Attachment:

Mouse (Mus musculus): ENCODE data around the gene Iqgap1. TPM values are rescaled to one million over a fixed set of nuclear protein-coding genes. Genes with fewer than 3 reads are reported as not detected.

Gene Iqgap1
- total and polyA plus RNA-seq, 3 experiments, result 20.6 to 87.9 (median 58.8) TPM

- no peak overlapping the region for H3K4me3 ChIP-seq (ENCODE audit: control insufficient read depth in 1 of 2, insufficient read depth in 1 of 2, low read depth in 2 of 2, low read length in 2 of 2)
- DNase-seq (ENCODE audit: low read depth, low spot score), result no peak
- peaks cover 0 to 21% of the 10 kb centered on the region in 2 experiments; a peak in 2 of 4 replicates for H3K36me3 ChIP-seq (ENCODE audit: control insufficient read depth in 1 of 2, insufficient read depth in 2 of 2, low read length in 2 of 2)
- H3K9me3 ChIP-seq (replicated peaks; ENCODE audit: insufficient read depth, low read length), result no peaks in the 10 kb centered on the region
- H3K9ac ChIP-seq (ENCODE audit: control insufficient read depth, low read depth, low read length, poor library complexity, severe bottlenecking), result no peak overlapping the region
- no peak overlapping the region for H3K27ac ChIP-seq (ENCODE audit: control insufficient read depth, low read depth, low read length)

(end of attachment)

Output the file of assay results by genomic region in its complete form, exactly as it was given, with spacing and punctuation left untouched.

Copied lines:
Mouse (Mus musculus): ENCODE data around the gene Iqgap1. TPM values are rescaled to one million over a fixed set of nuclear protein-coding genes. Genes with fewer than 3 reads are reported as not detected.

Gene Iqgap1
- total and polyA plus RNA-seq, 3 experiments, result 20.6 to 87.9 (median 58.8) TPM

- no peak overlapping the region for H3K4me3 ChIP-seq (ENCODE audit: control insufficient read depth in 1 of 2, insufficient read depth in 1 of 2, low read depth in 2 of 2, low read length in 2 of 2)
- DNase-seq (ENCODE audit: low read depth, low spot score), result no peak
- peaks cover 0 to 21% of the 10 kb centered on the region in 2 experiments; a peak in 2 of 4 replicates for H3K36me3 ChIP-seq (ENCODE audit: control insufficient read depth in 1 of 2, insufficient read depth in 2 of 2, low read length in 2 of 2)
- H3K9me3 ChIP-seq (replicated peaks; ENCODE audit: insufficient read depth, low read length), result no peaks in the 10 kb centered on the region
- H3K9ac ChIP-seq (ENCODE audit: control insufficient read depth, low read depth, low read length, poor library complexity, severe bottlenecking), result no peak overlapping the region
- no peak overlapping the region for H3K27ac ChIP-seq (ENCODE audit: control insufficient read depth, low read depth, low read length)